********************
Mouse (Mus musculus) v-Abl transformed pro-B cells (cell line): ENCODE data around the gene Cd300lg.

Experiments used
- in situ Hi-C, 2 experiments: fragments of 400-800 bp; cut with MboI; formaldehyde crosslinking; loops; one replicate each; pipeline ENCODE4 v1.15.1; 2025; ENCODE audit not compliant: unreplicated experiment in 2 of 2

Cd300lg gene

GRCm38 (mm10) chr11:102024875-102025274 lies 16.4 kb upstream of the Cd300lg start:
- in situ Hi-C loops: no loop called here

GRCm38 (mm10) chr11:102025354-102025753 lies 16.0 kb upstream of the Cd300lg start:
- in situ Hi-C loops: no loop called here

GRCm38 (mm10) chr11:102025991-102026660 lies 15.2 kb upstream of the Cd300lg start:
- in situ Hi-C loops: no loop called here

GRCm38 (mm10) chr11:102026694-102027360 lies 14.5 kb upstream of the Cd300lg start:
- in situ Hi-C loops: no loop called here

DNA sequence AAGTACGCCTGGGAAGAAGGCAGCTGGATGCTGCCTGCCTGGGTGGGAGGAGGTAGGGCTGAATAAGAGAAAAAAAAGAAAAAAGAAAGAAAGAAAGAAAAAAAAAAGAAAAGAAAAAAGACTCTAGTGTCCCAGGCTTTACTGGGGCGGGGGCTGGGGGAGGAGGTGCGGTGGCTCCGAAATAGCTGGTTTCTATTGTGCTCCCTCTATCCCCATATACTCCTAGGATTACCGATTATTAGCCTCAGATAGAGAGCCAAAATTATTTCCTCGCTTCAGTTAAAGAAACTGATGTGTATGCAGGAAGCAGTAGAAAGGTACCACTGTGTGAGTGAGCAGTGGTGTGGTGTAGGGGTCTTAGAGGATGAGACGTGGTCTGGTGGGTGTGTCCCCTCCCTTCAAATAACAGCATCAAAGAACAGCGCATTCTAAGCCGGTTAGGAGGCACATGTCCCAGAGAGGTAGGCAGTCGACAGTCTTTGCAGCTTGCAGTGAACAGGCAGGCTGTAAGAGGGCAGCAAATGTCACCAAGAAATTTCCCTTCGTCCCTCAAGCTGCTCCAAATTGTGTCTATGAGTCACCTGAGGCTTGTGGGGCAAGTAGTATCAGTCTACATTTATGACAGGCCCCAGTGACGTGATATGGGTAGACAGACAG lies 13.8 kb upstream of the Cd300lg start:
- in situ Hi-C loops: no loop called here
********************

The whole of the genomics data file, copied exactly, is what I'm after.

Mouse (Mus musculus) v-Abl transformed pro-B cells (cell line): ENCODE data around the gene Cd300lg.

Experiments used
- in situ Hi-C, 2 experiments: fragments of 400-800 bp; cut with MboI; formaldehyde crosslinking; loops; one replicate each; pipeline ENCODE4 v1.15.1; 2025; ENCODE audit not compliant: unreplicated experiment in 2 of 2

Cd300lg gene

GRCm38 (mm10) chr11:102024875-102025274 lies 16.4 kb upstream of the Cd300lg start:
- in situ Hi-C loops: no loop called here

GRCm38 (mm10) chr11:102025354-102025753 lies 16.0 kb upstream of the Cd300lg start:
- in situ Hi-C loops: no loop called here

GRCm38 (mm10) chr11:102025991-102026660 lies 15.2 kb upstream of the Cd300lg start:
- in situ Hi-C loops: no loop called here

GRCm38 (mm10) chr11:102026694-102027360 lies 14.5 kb upstream of the Cd300lg start:
- in situ Hi-C loops: no loop called here

DNA sequence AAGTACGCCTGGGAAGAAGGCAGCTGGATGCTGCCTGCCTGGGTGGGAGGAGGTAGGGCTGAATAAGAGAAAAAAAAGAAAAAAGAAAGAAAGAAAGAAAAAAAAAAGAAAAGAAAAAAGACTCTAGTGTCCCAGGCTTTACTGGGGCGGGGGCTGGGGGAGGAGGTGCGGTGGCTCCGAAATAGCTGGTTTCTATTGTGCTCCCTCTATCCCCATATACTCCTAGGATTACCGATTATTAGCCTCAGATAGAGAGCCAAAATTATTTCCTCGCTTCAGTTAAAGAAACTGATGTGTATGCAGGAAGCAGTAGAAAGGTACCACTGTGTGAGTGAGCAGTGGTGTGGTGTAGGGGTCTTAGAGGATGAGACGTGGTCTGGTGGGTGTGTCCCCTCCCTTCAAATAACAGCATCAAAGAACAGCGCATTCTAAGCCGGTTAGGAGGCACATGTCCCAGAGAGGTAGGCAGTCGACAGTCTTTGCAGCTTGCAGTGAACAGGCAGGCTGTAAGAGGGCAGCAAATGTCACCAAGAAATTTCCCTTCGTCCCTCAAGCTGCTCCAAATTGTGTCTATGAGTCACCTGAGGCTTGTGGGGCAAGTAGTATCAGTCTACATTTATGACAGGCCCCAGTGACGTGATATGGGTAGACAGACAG lies 13.8 kb upstream of the Cd300lg start:
- in situ Hi-C loops: no loop called here